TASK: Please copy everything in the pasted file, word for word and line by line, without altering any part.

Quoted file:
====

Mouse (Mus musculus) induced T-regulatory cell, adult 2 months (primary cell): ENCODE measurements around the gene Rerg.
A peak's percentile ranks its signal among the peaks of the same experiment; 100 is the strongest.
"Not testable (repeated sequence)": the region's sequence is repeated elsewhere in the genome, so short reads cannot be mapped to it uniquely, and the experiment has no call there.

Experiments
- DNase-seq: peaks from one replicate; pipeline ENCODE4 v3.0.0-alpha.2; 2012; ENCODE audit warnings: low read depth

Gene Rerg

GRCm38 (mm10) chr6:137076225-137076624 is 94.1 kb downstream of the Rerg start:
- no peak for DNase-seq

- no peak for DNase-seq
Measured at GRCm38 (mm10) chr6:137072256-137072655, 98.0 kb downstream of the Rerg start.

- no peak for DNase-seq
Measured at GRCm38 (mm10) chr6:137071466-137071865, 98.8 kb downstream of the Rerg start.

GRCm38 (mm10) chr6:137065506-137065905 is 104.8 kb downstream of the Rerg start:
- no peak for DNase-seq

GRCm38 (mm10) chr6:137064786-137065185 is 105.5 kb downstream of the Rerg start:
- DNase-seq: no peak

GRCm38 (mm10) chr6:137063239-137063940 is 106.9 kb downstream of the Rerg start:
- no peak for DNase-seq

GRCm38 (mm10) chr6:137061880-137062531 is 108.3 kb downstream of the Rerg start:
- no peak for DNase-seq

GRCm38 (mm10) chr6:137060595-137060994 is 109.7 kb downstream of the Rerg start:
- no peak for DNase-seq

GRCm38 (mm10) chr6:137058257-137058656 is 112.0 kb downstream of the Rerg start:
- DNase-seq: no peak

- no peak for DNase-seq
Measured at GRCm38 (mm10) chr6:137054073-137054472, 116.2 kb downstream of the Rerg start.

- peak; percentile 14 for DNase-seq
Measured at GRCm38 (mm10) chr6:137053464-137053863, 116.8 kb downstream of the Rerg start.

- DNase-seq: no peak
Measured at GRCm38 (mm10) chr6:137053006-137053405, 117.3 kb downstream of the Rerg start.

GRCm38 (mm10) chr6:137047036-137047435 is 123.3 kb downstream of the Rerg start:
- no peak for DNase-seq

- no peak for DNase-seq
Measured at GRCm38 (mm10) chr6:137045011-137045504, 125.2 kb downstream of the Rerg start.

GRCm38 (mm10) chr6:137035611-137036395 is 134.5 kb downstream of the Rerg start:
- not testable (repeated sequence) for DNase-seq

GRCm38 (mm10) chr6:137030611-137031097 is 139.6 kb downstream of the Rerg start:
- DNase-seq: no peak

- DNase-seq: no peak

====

Mouse (Mus musculus) induced T-regulatory cell, adult 2 months (primary cell): ENCODE measurements around the gene Rerg.
A peak's percentile ranks its signal among the peaks of the same experiment; 100 is the strongest.
"Not testable (repeated sequence)": the region's sequence is repeated elsewhere in the genome, so short reads cannot be mapped to it uniquely, and the experiment has no call there.

Experiments
- DNase-seq: peaks from one replicate; pipeline ENCODE4 v3.0.0-alpha.2; 2012; ENCODE audit warnings: low read depth

Gene Rerg

GRCm38 (mm10) chr6:137076225-137076624 is 94.1 kb downstream of the Rerg start:
- no peak for DNase-seq

- no peak for DNase-seq
Measured at GRCm38 (mm10) chr6:137072256-137072655, 98.0 kb downstream of the Rerg start.

- no peak for DNase-seq
Measured at GRCm38 (mm10) chr6:137071466-137071865, 98.8 kb downstream of the Rerg start.

GRCm38 (mm10) chr6:137065506-137065905 is 104.8 kb downstream of the Rerg start:
- no peak for DNase-seq

GRCm38 (mm10) chr6:137064786-137065185 is 105.5 kb downstream of the Rerg start:
- DNase-seq: no peak

GRCm38 (mm10) chr6:137063239-137063940 is 106.9 kb downstream of the Rerg start:
- no peak for DNase-seq

GRCm38 (mm10) chr6:137061880-137062531 is 108.3 kb downstream of the Rerg start:
- no peak for DNase-seq

GRCm38 (mm10) chr6:137060595-137060994 is 109.7 kb downstream of the Rerg start:
- no peak for DNase-seq

GRCm38 (mm10) chr6:137058257-137058656 is 112.0 kb downstream of the Rerg start:
- DNase-seq: no peak

- no peak for DNase-seq
Measured at GRCm38 (mm10) chr6:137054073-137054472, 116.2 kb downstream of the Rerg start.

- peak; percentile 14 for DNase-seq
Measured at GRCm38 (mm10) chr6:137053464-137053863, 116.8 kb downstream of the Rerg start.

- DNase-seq: no peak
Measured at GRCm38 (mm10) chr6:137053006-137053405, 117.3 kb downstream of the Rerg start.

GRCm38 (mm10) chr6:137047036-137047435 is 123.3 kb downstream of the Rerg start:
- no peak for DNase-seq

- no peak for DNase-seq
Measured at GRCm38 (mm10) chr6:137045011-137045504, 125.2 kb downstream of the Rerg start.

GRCm38 (mm10) chr6:137035611-137036395 is 134.5 kb downstream of the Rerg start:
- not testable (repeated sequence) for DNase-seq

GRCm38 (mm10) chr6:137030611-137031097 is 139.6 kb downstream of the Rerg start:
- DNase-seq: no peak

- DNase-seq: no peak